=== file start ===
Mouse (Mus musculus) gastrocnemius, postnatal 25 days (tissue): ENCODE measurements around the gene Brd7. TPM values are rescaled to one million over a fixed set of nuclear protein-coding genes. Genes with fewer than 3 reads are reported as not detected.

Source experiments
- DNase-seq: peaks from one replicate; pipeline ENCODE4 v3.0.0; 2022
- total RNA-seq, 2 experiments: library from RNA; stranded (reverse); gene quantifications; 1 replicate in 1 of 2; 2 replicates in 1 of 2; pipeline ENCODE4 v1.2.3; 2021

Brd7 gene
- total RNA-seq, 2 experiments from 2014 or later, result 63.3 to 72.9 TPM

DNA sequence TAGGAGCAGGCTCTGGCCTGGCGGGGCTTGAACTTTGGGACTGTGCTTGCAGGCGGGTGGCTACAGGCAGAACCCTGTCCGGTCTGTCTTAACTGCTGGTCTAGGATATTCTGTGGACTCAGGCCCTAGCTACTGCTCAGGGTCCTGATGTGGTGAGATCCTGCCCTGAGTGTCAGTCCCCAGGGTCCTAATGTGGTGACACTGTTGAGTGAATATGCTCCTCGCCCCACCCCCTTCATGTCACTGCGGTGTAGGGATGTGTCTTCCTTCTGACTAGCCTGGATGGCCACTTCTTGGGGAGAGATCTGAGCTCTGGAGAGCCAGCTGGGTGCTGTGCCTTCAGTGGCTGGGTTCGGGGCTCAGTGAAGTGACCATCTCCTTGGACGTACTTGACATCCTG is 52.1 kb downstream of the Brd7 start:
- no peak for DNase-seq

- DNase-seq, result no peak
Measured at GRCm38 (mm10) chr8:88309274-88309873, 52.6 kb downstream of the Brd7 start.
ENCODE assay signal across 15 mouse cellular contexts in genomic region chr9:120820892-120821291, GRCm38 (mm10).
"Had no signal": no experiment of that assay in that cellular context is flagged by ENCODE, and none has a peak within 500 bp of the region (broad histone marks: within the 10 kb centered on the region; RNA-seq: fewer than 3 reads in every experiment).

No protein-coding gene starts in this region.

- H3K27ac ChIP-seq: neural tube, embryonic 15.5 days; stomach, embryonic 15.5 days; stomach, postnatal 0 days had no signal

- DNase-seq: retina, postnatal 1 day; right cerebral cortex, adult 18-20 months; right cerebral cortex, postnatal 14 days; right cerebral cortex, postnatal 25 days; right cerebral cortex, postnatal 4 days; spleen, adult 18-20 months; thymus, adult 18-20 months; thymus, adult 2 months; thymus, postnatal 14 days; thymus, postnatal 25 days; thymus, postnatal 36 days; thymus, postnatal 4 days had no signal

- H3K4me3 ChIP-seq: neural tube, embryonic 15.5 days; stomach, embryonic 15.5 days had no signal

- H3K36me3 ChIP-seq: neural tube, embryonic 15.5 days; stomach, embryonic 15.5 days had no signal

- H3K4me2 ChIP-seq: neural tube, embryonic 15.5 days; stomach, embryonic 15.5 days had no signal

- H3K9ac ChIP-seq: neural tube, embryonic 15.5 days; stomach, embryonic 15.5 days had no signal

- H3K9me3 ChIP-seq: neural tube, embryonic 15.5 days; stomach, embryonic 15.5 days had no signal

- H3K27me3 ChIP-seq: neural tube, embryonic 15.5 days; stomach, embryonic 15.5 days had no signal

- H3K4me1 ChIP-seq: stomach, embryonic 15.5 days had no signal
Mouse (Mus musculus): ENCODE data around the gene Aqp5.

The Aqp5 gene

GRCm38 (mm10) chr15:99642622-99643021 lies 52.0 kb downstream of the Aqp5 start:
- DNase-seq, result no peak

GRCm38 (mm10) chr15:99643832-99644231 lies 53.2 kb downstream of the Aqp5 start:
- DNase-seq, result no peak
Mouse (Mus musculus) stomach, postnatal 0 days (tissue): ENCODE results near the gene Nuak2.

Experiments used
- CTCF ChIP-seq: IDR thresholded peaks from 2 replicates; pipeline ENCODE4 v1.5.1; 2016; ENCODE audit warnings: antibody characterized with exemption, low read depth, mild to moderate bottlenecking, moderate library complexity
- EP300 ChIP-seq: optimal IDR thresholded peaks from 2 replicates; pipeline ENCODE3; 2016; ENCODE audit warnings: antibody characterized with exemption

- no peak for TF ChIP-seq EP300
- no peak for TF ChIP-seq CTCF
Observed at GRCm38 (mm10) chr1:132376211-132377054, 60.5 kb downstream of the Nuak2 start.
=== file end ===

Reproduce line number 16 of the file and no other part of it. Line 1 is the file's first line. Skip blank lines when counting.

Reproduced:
- H3K4me3 ChIP-seq: neural tube, embryonic 15.5 days; stomach, embryonic 15.5 days had no signal